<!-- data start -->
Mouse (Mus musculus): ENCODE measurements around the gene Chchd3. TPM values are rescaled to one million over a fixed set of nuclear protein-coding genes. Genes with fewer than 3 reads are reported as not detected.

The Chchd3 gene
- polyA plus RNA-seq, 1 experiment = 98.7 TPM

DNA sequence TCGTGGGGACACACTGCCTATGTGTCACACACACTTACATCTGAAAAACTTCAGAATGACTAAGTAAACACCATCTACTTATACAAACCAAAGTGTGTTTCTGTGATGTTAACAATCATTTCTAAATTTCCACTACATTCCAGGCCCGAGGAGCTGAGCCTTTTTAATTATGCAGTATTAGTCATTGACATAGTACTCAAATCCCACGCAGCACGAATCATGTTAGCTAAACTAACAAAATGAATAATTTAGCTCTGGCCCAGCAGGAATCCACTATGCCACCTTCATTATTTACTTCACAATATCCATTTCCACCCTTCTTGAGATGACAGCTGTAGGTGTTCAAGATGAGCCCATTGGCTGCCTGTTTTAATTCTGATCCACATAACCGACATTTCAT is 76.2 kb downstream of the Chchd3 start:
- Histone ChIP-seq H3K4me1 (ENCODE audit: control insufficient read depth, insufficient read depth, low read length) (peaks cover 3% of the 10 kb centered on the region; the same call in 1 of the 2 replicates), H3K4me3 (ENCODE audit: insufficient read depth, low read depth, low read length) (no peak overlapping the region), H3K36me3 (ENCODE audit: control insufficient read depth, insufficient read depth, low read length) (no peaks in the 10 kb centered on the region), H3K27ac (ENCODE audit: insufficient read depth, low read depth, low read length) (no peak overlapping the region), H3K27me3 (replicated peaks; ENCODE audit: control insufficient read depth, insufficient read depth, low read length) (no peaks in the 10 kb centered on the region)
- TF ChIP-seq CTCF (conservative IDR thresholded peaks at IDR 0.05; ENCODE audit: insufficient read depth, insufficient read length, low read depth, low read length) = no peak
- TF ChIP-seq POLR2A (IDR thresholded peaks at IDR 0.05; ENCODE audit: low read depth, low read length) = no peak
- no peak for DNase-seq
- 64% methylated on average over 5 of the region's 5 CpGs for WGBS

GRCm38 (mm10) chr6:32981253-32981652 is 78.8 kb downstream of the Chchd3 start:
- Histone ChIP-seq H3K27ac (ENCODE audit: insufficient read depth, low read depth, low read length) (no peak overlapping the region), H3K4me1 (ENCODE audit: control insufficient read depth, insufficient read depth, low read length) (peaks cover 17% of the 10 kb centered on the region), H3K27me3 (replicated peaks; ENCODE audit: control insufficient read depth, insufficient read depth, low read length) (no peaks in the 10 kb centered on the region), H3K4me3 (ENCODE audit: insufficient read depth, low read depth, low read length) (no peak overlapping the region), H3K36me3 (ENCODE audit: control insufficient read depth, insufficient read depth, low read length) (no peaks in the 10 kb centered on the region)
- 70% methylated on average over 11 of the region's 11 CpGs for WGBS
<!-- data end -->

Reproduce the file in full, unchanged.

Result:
Mouse (Mus musculus): ENCODE measurements around the gene Chchd3. TPM values are rescaled to one million over a fixed set of nuclear protein-coding genes. Genes with fewer than 3 reads are reported as not detected.

The Chchd3 gene
- polyA plus RNA-seq, 1 experiment = 98.7 TPM

DNA sequence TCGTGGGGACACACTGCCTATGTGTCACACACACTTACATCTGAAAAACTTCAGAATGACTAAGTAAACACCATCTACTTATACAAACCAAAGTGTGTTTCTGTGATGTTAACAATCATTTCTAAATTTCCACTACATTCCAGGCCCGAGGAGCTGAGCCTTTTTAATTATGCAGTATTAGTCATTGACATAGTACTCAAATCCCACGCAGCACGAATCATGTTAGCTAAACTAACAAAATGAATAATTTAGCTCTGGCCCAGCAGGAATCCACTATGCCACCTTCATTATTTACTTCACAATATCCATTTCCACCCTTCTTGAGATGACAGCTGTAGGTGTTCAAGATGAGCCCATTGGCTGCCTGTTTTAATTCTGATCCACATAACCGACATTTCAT is 76.2 kb downstream of the Chchd3 start:
- Histone ChIP-seq H3K4me1 (ENCODE audit: control insufficient read depth, insufficient read depth, low read length) (peaks cover 3% of the 10 kb centered on the region; the same call in 1 of the 2 replicates), H3K4me3 (ENCODE audit: insufficient read depth, low read depth, low read length) (no peak overlapping the region), H3K36me3 (ENCODE audit: control insufficient read depth, insufficient read depth, low read length) (no peaks in the 10 kb centered on the region), H3K27ac (ENCODE audit: insufficient read depth, low read depth, low read length) (no peak overlapping the region), H3K27me3 (replicated peaks; ENCODE audit: control insufficient read depth, insufficient read depth, low read length) (no peaks in the 10 kb centered on the region)
- TF ChIP-seq CTCF (conservative IDR thresholded peaks at IDR 0.05; ENCODE audit: insufficient read depth, insufficient read length, low read depth, low read length) = no peak
- TF ChIP-seq POLR2A (IDR thresholded peaks at IDR 0.05; ENCODE audit: low read depth, low read length) = no peak
- no peak for DNase-seq
- 64% methylated on average over 5 of the region's 5 CpGs for WGBS

GRCm38 (mm10) chr6:32981253-32981652 is 78.8 kb downstream of the Chchd3 start:
- Histone ChIP-seq H3K27ac (ENCODE audit: insufficient read depth, low read depth, low read length) (no peak overlapping the region), H3K4me1 (ENCODE audit: control insufficient read depth, insufficient read depth, low read length) (peaks cover 17% of the 10 kb centered on the region), H3K27me3 (replicated peaks; ENCODE audit: control insufficient read depth, insufficient read depth, low read length) (no peaks in the 10 kb centered on the region), H3K4me3 (ENCODE audit: insufficient read depth, low read depth, low read length) (no peak overlapping the region), H3K36me3 (ENCODE audit: control insufficient read depth, insufficient read depth, low read length) (no peaks in the 10 kb centered on the region)
- 70% methylated on average over 11 of the region's 11 CpGs for WGBS